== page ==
After a 10-year hiatus, redistricting has returned to New Hampshire. Already the partisan charges and defenses have begun.

The party that doesn’t have a majority has begun trotting out familiar arguments condemning partisan gerrymandering; the party with the majority defends against those claims by pointing out that the census figures used for redistricting won’t even be available until September and, in any event, they would never do such a thing.

Well, whatever will be the eventual results of the partisan sniping and whatever motivations exist, we can be assured of one thing. When it comes to redistricting the New Hampshire House of Representatives, the results won’t be partisan. Complying with federal and state constitutional rules when redistricting the 400-member New Hampshire House just doesn’t allow for it.

Of course, you will say, the U.S. Supreme Court has only recently ruled that the Constitution does not prohibit redistricting partisanship. And indeed, that is so. On June 27, 2019, in a case involving allegations of partisan gerrymandering in Maryland and North Carolina, the court took 72 pages to get across one message: It just isn’t going to get involved in those cases. Or, as the court said, “Partisan gerrymandering claims present political questions beyond the reach of the federal courts.”

So, while there are no prohibitions on being partisan when redistricting, redistricting the 400 member state House provides no real opportunity for partisan redistricting. Here’s why.

Substantial constitutional mandates governing state legislature redistricting can only be applied to the New Hampshire House with great difficulty. For example, “one person, one vote” Supreme Court cases require electoral districts to be roughly of equal population. No greater than a population deviation of 10 percent is permitted. This “standard deviation” mandates that each district has a population that is no more than five percent greater or lesser than the average of all districts.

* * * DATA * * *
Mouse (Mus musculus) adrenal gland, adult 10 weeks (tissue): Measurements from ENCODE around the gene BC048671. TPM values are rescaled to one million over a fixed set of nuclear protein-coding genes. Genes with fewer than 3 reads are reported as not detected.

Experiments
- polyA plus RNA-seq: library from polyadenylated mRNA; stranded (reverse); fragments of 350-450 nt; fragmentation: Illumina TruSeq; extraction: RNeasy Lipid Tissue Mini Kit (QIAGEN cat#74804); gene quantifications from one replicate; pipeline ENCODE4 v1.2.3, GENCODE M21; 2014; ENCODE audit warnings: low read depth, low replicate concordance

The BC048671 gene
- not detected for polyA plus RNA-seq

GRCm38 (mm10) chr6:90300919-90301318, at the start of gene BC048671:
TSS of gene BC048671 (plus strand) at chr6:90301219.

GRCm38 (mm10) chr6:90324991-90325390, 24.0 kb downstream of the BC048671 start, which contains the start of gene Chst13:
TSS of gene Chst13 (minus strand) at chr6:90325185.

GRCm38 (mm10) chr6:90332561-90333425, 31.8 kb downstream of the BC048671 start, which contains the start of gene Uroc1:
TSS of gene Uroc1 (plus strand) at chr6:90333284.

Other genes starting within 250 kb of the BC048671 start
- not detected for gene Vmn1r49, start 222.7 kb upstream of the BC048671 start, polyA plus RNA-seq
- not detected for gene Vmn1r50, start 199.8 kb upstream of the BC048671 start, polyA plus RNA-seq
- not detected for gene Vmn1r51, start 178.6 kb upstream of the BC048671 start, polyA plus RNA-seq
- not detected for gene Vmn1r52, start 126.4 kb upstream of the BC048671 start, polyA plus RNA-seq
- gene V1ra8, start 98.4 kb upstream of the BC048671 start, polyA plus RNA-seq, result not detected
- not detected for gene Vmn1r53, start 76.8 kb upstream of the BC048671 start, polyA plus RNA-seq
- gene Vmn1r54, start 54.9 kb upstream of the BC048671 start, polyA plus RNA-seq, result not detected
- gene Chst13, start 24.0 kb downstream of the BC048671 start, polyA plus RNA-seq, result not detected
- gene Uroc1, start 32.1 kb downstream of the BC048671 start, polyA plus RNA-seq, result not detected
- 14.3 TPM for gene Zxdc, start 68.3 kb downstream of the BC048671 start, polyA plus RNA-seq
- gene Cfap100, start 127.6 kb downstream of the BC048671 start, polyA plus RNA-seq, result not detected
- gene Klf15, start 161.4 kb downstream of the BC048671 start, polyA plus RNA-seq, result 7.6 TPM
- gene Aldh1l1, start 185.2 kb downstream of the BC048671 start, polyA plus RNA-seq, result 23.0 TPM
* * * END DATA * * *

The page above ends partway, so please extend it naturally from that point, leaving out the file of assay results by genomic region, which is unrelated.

Also, districts have to be contiguous – they have to be one solid block of geography. You can’t, for example, take a town or ward with too much population and join part of it with just any other town or ward with too small a population for its own district to get within the standard deviation. They have to touch each other.

Finally, there is another awkward aspect of House redistricting. Unlike all other electoral districts in New Hampshire, state representative districts can’t cross county lines. That can be done for congressional, state senatorial, and executive council districts, but not for state representatives.

The reason for this county-based restriction is that state representatives are also members of each county’s legislative body, the county delegation.  If you cross county lines with a state representative district, then either one or two things would happen and both are unconstitutional.

The multi-county representative could join both county delegations. That, however, would mean that the voters in the separate portions of the state representative district located in each county would be over-represented in their county delegations.